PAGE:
The wealth which enslaves the owner is not wealth
2nd December 2019
What does it mean to be wealthy? It can mean to be wealthy of material goods but it also can mean to have well-being and to be prosperous in a non-material sense, such as that derived from wisdom or love. If what you have in abundance of ends up controlling you, then you are not wealthy at all. This proverb therefore asks us to consider the true riches we should be aiming for, including temperance, kindness and generosity.
It was one of our Inters , who when presented with this quotation immediately thought of Charles Dickens Christmas Carol, which is an excellent literary example to illustrate how wealth can enslave an individual. Later on this week the Inters class will therefore, be presenting their version in assembly under the expert guidance of Mrs Constance.
It is a tale we are all familiar with and that has been presented in many forms including a memorable Muppet’s Christmas Carol and Disney’s Scrooge McDuck! However for all that familiarity, it continues to offer an important moral lesson about our relationship to material wealth and the very meaning of ‘wealth’ itself. For further commentary on it’s meaning I turn to the commentary by Wesley Gant :
‘A Christmas Carol is a story about a man who has abandoned every opportunity to build meaningful relationships with those around him because he has become chained to an idol. Ebenezer’s particular idol happened to be money. He worked for it, hoarded it and measured everything – and everyone – by it. His every action was determined by whether or not it brought him gain – a rational, calculating approach, but one that was unable to fulfil his true needs as a human. As time wore on, loneliness led to bitterness and back again. The Spirits did not come merely to make him generous, but to restore his life by removing this idol. The Spirits force Scrooge to view his own life and that of others through a new perspective. He is reminded of the joys of his childhood, and the love of his youth. He shown people in meager situations, who manage to find warmth and fellowship in good company. He watches as he gains material wealth, but loses his friends, his fiancé and a little sister, who had a son before her death. It is this very nephew – the only family Scrooge has left – whose friendship he rejects time and time again. When finally faced with his name on a tombstone, it is not death itself that terrifies Scrooge, nor the prospect of sharing Marley’s fate. What renders Ebenezer Scrooge so repentant is the fear of having never truly lived. He pleads that he is changed; he promises to “live in the past, present and future.” This is not about money – it is about recognizing the value of our human connectedness, to our family, our community and even to our former and future selves. Scrooge’s lesson was that no amount of money could buy happiness, and that love and friendship are worth more than all the material goods a person could acquire in a lifetime. In the end, we find a man not only more generous – a sign that he no longer worships at the altar of profit—but one who is more genial and eager for a good laugh. Thus, he is liberated in both life and death. The story compels us to consider how we treat the poor. We are encouraged to embrace a selfless spirit of giving on Christmas and year round. But it should also make us consider the truly important things in life, and how easily they are tossed aside as we seek our own goals. It should remind us that material gain, for all of its very real benefits, does not compare to the richness and happiness found in sharing our hopes, fears and good humour with those around us. It should teach us that our pursuit of prosperity exists for greater ends, and is not an end in itself.’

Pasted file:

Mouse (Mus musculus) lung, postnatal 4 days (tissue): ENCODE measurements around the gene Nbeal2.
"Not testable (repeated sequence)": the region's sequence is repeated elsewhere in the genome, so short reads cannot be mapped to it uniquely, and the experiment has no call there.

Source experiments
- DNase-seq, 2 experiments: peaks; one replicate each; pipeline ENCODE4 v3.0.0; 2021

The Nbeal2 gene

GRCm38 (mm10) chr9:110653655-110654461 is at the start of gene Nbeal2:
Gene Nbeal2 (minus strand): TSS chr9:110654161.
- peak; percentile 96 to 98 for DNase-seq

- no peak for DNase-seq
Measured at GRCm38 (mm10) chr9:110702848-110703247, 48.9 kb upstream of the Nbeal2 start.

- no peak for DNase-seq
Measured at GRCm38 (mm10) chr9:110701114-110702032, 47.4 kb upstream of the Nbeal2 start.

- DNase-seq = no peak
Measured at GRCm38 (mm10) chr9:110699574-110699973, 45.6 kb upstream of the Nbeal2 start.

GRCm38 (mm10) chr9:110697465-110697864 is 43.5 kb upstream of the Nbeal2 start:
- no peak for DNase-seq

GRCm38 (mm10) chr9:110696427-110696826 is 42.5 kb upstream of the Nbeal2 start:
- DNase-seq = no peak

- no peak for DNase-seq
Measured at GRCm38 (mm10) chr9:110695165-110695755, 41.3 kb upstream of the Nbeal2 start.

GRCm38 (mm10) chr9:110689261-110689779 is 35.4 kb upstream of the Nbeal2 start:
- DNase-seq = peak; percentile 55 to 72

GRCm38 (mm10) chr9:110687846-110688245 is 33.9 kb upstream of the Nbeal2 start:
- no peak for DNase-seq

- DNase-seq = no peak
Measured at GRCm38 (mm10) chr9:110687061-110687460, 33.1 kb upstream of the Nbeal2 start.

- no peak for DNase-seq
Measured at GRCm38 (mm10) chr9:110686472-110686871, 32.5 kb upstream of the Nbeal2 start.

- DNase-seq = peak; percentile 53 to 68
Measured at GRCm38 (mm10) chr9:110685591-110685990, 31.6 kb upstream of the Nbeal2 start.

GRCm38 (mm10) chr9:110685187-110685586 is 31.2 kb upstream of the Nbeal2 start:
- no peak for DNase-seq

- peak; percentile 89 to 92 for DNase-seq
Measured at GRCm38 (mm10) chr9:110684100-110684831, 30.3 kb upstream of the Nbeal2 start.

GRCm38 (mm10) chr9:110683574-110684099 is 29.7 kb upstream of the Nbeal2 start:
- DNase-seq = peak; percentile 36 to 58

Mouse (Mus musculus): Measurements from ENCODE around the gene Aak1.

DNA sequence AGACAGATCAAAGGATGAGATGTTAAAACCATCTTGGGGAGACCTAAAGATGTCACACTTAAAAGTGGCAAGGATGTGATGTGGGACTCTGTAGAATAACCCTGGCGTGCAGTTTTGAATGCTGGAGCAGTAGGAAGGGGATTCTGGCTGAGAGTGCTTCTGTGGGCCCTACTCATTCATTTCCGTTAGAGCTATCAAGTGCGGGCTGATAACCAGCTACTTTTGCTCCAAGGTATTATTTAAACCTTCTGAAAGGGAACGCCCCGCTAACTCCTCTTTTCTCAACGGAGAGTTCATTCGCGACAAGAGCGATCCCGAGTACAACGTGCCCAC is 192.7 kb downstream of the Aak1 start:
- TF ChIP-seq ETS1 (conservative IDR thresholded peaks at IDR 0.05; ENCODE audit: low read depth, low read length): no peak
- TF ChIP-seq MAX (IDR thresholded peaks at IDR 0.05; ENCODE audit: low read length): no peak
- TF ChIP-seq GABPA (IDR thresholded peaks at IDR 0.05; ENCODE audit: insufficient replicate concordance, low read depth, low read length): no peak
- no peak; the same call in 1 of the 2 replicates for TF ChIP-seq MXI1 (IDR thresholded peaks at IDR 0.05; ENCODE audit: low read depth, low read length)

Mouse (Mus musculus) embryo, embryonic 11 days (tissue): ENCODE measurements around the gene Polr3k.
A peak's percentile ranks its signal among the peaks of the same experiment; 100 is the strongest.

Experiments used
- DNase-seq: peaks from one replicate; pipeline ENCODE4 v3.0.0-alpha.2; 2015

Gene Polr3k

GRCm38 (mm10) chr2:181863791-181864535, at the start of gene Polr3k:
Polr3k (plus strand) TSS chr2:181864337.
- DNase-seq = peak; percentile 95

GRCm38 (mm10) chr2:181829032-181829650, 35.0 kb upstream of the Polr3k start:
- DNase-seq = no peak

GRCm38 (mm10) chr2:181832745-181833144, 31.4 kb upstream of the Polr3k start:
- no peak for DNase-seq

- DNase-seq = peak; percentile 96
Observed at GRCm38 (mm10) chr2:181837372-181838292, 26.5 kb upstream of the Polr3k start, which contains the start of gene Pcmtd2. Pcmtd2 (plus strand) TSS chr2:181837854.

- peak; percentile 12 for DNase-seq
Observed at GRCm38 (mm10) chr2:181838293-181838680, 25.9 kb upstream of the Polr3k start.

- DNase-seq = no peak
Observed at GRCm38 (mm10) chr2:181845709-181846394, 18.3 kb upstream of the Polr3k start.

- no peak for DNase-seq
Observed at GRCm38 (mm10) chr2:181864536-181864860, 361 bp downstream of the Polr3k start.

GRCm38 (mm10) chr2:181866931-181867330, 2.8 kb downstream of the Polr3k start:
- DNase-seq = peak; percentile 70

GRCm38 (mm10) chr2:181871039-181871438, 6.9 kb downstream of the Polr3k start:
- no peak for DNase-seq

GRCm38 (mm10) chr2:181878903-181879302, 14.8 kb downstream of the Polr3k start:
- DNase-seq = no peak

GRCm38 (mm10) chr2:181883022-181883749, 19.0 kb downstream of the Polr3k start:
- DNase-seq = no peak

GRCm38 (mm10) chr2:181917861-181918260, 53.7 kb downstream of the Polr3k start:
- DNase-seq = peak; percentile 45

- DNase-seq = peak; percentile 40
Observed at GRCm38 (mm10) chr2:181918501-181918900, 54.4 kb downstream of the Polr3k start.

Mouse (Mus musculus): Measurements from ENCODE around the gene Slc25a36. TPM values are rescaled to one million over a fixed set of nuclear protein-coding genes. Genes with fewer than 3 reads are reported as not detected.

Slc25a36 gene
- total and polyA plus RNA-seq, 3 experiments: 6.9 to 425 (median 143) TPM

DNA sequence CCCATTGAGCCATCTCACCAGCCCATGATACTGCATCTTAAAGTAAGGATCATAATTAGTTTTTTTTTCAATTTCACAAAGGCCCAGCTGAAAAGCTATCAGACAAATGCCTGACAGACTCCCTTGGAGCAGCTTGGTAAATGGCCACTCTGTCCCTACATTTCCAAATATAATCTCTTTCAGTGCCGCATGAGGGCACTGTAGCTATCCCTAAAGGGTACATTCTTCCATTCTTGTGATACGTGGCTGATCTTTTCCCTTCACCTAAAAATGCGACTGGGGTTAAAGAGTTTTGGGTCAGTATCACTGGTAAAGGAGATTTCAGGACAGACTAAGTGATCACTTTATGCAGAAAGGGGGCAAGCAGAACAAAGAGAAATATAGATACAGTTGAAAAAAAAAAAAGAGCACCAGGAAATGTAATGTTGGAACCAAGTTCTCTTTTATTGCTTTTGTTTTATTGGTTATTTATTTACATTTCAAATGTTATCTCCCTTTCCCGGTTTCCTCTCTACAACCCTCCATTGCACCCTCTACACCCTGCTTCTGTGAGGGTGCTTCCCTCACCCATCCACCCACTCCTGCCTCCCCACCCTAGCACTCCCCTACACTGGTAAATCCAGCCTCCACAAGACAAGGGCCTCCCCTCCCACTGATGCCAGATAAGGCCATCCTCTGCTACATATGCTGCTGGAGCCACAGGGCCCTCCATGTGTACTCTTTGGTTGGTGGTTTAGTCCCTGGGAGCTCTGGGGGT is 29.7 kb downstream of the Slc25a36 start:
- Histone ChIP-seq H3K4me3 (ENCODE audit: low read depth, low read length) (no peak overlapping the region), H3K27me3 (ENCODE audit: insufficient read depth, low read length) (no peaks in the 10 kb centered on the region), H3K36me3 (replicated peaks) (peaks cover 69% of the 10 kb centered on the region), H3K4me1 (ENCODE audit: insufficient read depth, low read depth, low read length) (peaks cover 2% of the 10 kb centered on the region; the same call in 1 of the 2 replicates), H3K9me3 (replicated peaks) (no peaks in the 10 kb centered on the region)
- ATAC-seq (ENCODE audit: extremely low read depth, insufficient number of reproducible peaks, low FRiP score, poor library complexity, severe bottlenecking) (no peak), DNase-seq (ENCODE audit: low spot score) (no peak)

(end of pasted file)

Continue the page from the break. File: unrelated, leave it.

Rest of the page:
Mrs C Crossley